Mneiopsis leidyi an invasive jellyfish (Past)

Mnemiopsis leidyi, is one of the most successful marine bioinvaders on record. Native to the Atlantic coast of the Americas M. leidyi invaded the Black Sea, Caspian and Mediterranean Seas beginning the in late 1980s, followed by the North and Baltic Seas starting in 2006, with major concomitant alterations in pelagic ecology, including fishery collapses in some cases. Using extensive native range sampling (21 sites), along with 11 invasive sites in the Black, Caspian, Mediterranean, North and Baltic Seas, we examined M. leidyi worldwide phylogeographic patterns using data from mitochondrial cytochrome b (cytb) and six nuclear microsatellite loci. Yale Undergraduates contributing significantly to data collection include Michael Chang and Connor Moseley.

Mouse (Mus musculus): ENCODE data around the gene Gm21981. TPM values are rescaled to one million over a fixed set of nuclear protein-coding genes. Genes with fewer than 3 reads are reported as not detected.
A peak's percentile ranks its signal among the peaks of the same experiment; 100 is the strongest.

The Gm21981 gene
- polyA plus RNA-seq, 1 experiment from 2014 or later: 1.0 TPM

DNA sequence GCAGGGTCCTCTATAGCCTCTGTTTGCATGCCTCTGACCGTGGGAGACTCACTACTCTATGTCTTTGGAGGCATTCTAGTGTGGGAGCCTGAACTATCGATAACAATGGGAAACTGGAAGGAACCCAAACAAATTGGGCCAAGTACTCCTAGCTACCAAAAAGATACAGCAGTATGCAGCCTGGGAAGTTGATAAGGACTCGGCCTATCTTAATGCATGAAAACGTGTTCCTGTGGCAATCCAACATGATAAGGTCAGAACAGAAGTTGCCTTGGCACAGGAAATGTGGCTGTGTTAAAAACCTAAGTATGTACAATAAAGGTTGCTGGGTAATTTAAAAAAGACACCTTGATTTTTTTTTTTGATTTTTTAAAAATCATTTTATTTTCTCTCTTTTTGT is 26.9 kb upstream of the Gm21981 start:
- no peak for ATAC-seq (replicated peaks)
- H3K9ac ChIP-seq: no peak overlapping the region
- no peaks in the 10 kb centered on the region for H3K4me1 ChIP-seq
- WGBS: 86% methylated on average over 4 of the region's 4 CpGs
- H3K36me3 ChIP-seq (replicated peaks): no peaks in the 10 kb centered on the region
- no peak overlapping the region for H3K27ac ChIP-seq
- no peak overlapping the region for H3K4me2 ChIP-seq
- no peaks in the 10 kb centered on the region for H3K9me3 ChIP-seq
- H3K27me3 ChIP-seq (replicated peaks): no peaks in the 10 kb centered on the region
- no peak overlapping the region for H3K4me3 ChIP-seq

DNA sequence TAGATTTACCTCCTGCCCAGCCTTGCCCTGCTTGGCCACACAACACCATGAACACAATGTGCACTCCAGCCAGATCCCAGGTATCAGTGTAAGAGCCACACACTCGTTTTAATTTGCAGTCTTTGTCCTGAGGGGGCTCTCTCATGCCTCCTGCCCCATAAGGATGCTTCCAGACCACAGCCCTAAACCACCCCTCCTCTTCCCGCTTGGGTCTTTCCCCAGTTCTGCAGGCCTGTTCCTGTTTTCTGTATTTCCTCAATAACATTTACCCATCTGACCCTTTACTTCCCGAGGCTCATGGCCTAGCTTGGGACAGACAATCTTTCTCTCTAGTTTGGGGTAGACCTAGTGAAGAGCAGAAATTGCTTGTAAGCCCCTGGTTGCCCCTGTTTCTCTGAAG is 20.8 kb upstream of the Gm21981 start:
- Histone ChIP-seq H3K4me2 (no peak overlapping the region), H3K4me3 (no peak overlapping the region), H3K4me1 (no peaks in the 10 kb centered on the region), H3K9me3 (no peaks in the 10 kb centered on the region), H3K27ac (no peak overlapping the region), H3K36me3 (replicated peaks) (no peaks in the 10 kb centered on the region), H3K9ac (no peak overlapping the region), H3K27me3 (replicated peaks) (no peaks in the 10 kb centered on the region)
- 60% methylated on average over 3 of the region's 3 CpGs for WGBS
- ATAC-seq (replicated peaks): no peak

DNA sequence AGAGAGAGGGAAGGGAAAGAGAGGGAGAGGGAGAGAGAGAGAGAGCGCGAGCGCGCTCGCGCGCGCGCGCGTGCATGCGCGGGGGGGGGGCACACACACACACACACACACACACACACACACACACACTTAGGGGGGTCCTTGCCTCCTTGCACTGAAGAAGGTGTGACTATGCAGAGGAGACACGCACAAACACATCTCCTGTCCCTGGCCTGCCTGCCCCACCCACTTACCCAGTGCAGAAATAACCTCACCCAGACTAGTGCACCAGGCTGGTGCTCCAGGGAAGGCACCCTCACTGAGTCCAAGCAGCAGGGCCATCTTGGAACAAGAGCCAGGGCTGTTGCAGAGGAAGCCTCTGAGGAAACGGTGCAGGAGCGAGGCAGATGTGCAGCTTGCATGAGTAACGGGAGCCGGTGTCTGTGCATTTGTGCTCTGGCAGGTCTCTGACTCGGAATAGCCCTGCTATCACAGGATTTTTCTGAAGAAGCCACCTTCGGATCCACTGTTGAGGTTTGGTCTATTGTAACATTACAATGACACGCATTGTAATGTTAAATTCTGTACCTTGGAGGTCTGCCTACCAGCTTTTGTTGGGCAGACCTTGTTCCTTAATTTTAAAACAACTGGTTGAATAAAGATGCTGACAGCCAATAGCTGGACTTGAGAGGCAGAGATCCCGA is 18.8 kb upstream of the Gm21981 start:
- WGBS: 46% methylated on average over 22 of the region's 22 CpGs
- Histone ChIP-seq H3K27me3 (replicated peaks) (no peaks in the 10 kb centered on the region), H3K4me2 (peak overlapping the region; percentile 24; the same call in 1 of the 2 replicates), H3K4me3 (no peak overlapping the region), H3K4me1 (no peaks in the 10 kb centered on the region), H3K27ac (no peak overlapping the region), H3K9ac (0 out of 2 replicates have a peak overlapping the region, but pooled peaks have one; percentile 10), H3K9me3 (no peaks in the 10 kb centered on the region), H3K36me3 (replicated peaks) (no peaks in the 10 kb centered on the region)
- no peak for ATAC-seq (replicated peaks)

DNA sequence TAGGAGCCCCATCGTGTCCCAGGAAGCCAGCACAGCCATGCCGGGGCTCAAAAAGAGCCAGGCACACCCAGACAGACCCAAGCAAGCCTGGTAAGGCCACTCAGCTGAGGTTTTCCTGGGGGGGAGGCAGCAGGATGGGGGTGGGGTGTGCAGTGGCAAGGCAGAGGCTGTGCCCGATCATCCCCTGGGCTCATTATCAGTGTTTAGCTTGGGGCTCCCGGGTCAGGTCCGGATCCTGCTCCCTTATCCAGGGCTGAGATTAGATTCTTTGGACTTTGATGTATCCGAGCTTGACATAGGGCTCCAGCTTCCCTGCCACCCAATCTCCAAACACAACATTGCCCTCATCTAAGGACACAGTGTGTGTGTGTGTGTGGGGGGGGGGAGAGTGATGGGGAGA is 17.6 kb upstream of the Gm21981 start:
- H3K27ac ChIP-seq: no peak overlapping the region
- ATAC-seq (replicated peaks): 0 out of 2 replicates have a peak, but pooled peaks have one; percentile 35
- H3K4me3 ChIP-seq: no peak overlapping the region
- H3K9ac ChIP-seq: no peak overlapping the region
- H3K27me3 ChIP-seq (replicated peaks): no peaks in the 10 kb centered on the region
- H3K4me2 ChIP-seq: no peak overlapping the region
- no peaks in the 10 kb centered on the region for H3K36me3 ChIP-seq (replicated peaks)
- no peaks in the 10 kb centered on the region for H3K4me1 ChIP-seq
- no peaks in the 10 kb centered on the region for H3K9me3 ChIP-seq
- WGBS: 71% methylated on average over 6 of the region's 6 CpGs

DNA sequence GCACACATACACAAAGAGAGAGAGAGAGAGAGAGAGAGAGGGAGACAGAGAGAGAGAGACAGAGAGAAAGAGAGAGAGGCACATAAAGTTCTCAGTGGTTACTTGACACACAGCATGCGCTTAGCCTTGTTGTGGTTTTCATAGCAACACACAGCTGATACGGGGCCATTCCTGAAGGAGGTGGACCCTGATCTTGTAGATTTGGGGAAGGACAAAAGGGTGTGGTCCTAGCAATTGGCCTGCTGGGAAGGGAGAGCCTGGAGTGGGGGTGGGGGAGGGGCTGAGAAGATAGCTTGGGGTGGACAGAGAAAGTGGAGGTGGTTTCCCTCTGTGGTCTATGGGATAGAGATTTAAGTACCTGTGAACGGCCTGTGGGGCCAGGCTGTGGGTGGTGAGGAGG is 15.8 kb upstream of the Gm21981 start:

Collaborators: MaryBeth Decker, Keith Bayha, Jonathan Richardson, Danielle Edwards 


K.M. Bayha, M.H. Chang, C.L. Mariani, J.L. Richardson, D.L. Edwards, T.S. DeBoer, C. Moseley, E. Aksoy, M.B. Decker, P.M. Gaffney, G.R. Harbison, J.H. McDonald, A. Caccone. Worldwide phylogeography of the invasive ctenophore Mnemiopsis leidyi (Ctenophora) based on nuclear and mitochondrial DNA data. Biological Invasions. 2015 17:827-850